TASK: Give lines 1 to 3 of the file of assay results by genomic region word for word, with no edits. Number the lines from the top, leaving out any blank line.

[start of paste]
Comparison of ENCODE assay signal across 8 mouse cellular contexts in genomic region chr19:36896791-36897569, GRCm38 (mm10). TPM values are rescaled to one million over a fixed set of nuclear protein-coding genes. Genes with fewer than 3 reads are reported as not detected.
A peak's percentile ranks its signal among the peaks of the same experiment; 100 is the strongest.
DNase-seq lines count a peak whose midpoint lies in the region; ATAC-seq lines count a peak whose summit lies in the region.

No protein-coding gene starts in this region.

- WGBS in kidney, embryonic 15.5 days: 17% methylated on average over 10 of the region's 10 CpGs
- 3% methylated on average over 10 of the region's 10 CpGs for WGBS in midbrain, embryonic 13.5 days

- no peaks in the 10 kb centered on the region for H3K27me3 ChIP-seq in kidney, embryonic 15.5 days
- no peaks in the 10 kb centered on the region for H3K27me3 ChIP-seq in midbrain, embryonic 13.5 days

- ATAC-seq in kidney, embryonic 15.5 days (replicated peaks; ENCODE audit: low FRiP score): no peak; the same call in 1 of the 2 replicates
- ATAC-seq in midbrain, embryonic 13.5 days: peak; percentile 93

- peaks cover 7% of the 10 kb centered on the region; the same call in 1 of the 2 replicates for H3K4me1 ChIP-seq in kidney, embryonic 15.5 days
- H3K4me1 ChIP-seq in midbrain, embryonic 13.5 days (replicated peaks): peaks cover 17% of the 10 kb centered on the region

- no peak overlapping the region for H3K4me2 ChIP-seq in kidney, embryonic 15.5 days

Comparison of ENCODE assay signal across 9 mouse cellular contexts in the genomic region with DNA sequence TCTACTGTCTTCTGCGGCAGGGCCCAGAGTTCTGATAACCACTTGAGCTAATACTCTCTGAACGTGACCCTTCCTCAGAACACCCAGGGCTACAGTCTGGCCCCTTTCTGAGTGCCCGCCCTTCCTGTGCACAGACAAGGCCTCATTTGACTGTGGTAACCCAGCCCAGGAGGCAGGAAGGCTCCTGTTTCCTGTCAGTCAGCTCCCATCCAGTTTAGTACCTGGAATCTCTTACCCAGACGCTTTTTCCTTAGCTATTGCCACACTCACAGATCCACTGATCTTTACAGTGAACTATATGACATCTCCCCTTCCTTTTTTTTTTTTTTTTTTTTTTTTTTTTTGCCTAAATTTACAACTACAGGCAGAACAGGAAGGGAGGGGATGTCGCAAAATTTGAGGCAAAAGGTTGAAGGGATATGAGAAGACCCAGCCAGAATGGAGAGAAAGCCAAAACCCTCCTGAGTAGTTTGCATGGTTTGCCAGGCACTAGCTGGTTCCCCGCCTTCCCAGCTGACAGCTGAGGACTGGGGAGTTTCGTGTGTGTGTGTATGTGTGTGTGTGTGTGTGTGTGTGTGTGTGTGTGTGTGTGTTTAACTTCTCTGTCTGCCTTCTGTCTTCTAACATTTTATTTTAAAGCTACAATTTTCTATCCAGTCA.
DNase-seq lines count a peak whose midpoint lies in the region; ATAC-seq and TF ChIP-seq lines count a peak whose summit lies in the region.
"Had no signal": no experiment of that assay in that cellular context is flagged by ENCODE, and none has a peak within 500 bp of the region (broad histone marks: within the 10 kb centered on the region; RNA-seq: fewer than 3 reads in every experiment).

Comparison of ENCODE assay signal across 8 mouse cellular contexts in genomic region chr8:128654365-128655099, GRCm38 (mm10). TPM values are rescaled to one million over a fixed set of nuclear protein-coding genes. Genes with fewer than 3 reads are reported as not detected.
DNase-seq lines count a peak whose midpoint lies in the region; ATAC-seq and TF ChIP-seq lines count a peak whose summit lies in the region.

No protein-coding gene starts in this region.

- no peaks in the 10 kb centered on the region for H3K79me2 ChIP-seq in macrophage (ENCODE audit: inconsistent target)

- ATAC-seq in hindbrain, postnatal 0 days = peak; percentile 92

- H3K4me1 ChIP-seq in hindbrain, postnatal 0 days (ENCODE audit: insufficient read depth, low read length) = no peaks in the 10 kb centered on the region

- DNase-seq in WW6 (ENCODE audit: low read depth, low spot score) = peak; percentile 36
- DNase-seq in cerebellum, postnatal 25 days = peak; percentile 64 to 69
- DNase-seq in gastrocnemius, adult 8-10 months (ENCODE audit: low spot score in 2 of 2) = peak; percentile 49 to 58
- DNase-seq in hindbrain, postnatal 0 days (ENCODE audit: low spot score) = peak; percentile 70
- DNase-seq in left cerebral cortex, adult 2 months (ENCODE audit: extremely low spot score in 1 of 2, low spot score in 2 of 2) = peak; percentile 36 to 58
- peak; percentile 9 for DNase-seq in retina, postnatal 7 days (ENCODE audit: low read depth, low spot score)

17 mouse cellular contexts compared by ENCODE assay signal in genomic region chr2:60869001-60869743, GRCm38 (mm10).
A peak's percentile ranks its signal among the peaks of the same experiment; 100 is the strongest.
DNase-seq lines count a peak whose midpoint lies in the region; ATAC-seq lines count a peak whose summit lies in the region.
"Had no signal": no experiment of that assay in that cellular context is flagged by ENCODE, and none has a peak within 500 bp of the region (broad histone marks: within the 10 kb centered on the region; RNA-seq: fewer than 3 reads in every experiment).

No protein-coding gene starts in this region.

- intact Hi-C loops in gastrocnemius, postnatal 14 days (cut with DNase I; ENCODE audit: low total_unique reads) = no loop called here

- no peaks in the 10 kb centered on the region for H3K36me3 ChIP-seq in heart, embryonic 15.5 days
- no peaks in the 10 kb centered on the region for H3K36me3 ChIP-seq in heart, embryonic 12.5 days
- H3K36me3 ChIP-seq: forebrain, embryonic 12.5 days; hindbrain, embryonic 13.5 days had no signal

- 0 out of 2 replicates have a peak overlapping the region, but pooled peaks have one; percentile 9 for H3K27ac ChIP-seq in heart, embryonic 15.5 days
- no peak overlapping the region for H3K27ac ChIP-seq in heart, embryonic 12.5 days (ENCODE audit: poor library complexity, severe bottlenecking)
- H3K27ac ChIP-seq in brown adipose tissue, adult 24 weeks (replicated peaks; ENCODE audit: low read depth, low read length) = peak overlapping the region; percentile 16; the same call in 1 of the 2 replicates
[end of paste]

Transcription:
Comparison of ENCODE assay signal across 8 mouse cellular contexts in genomic region chr19:36896791-36897569, GRCm38 (mm10). TPM values are rescaled to one million over a fixed set of nuclear protein-coding genes. Genes with fewer than 3 reads are reported as not detected.
A peak's percentile ranks its signal among the peaks of the same experiment; 100 is the strongest.
DNase-seq lines count a peak whose midpoint lies in the region; ATAC-seq lines count a peak whose summit lies in the region.